In September 2014, another US retailer Home Depot admitted that account information of 56 million cardholders were compromised by a security breach.
Credit card account breaches at Target and Home Depot are among the biggest such incidents and have had had far-reaching consequences. In Target’s case, it led to the exits of both Chief Executive Officer Gregg Steinhafel and Chief Information Officer Beth M Jacob.
HOW TARGET AND HOME DEPOT WERE INFILTRATED
Cyber security experts say there are important lessons for others in studying how attackers infiltrated both the retailers.
• At Target, attackers entered its network through a refrigeration and air conditioning supplier who should have been ideally far away from customer financial data.
• At Home Depot, hackers infiltrated its cash register systems at its US and Canadian stores in April 2014.
This is one reason why security experts advise that storeowners should always assume that hackers are already inside the company’s network. Their focus should thus be on protecting the company’s ‘crown jewels’. So even if attackers scale the company’s walls, there should be many more layers for them to overcome before they can reach the core databases.
Cyber experts says that once companies adopt the stance that hackers are already inside, then they would start investing in making their organisation as difficult a target as possible to hack. They should do so by adding strong encryption and layers and layers of vaults to company data.
BEST PRACTICES FOR INDIAN ECOMM FIRMS
Ecommerce is all the rage in India now. As revenues zoom, companies have the responsibility to keep their databases and gear secure, and keep cyber criminals at bay. Here are some best practices they can adopt to keep themselves as well as customers out of harm’s way.
• Monitor fraud loss regularly. Set a limit to the fraud you can tolerate. Conduct a review meeting of the respective business group when the fraud nears 90% of the target set.
• Set up a dedicated email ID so that customers can report any fraudulent activity they have noticed.
• A fraud helpline for customers and employees to report suspicious activity is also helpful.
• Conduct vulnerability scans at least once every quarter using vendors approved by the payment cards industry.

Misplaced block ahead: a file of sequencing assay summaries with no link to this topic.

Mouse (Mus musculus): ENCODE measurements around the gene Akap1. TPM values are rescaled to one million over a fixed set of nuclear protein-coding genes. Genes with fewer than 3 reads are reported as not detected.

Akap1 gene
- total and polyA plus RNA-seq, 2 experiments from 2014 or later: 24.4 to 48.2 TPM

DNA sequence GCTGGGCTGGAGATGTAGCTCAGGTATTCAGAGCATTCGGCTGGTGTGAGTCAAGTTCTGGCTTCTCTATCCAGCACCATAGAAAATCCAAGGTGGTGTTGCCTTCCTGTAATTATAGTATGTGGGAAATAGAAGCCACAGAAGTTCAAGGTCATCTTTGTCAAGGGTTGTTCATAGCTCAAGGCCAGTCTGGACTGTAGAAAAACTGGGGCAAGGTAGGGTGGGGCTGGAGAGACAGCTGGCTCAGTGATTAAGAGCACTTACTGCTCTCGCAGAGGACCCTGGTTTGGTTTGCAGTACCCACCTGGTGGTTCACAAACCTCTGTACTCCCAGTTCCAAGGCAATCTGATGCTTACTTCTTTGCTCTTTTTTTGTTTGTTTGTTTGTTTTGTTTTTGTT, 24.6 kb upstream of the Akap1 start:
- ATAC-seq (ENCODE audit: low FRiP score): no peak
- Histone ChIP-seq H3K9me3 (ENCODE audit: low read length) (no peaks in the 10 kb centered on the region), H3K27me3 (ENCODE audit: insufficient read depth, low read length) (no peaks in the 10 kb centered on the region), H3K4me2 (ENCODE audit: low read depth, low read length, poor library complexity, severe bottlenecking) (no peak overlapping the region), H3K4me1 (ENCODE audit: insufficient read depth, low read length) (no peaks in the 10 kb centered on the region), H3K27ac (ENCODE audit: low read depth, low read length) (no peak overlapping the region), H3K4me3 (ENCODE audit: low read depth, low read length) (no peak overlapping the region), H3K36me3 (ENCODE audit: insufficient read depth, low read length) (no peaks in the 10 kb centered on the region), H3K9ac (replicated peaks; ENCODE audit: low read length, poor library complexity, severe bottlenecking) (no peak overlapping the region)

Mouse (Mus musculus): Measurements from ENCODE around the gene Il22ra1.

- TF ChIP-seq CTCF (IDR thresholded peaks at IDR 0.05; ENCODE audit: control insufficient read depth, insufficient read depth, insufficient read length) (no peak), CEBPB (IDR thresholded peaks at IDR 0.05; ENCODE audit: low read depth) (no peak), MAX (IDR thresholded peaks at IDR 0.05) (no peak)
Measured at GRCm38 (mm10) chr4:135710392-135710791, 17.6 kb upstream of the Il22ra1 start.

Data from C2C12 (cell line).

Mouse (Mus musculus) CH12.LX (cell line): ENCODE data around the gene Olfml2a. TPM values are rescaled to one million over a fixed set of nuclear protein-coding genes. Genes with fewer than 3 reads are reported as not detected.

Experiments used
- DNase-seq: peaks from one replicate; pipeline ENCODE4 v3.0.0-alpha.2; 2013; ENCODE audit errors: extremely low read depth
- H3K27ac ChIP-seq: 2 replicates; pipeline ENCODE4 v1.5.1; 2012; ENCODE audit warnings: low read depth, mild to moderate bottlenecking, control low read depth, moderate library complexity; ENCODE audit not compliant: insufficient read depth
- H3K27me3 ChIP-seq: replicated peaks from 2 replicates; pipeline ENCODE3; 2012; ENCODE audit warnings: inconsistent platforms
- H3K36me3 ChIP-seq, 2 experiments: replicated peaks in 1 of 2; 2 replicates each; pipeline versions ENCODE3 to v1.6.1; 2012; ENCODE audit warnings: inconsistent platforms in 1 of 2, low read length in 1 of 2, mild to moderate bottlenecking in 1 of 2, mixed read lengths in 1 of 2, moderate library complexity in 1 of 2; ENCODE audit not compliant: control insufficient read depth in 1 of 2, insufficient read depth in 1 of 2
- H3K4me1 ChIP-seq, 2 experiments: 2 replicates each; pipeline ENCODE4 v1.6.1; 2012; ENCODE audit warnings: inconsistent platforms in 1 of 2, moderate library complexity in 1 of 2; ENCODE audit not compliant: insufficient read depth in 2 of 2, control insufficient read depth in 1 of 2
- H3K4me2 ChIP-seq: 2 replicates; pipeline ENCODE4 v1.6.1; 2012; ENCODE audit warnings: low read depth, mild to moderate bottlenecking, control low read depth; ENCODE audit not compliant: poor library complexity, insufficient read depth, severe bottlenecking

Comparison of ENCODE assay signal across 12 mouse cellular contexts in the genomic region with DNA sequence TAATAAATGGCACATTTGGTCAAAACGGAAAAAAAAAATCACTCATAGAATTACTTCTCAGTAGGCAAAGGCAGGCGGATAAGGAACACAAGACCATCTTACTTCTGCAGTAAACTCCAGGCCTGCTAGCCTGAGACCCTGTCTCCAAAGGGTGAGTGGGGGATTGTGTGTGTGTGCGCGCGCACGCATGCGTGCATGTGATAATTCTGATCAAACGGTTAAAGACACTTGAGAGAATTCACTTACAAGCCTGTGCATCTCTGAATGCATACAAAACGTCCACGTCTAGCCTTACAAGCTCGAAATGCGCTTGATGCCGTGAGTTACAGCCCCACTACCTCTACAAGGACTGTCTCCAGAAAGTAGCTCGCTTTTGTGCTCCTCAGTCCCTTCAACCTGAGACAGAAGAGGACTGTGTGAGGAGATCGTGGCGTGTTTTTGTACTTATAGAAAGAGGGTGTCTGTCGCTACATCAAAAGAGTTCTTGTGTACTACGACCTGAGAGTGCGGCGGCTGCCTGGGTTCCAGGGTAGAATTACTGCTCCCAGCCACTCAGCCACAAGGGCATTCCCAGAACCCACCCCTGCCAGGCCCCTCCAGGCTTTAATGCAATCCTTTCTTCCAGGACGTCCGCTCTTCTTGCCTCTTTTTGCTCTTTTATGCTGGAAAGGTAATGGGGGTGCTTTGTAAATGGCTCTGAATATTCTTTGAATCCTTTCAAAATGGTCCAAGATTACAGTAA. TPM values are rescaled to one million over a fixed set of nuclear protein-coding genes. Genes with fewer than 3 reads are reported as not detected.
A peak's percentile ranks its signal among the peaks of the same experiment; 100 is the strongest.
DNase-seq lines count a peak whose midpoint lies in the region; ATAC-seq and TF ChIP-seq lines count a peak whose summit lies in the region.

• Companies should coach employees in adopting best practices for password creation and maintenance.
• Hackers will try to access company networks through remote access log-ins. So security on such log-ins should be improved.
• Single-factor authentication should be phased out at all access points in the company and replaced with twin-factor authentication.
• Hackers would try to hack into the credentials of people with the highest level of access, namely members of the top leadership. So they should be doubly protected.
• Buy threat intelligence from cyber security companies; also share human intelligence with peers in the industry.
• A flipside of encrypting more and more data is that it slows down computer systems in the company. As a result, there is resistance to increased encryption, especially from ecommerce firms that want to respond quickly to customer queries. Investing in upgrading technology should provide a way out of this.
REHEARSE YOUR RESPONSES
What happens after a breach is equally important in managing losses as what companies do to prevent breaches in the first place. Public statements intended for customers, employees, regulators and the press should be prepared in advance. Ditto for website messages and provision for alternate payment methods.
Another essential step is to train employees to ignore spam as well as attempted phishing attacks. The cyber security industry has identified telltale signs that are the hallmark of phishing messages. They are likely to feature:
• Generic names to address individuals. Instead of using the intended victim’s name, a phisher will begin communication with a generic ‘Dear Customer’ or something similar.
• The logo may not quite match.
• For some reason, the communication will feature language riddled with grammatical errors.
• They will invariably ask victims to verify their passwords at a masked web address. That should be a dead giveaway.
In short, as far as cyber security is concerned, it pays to be ever vigilant and adopt best practices and train employees across the country.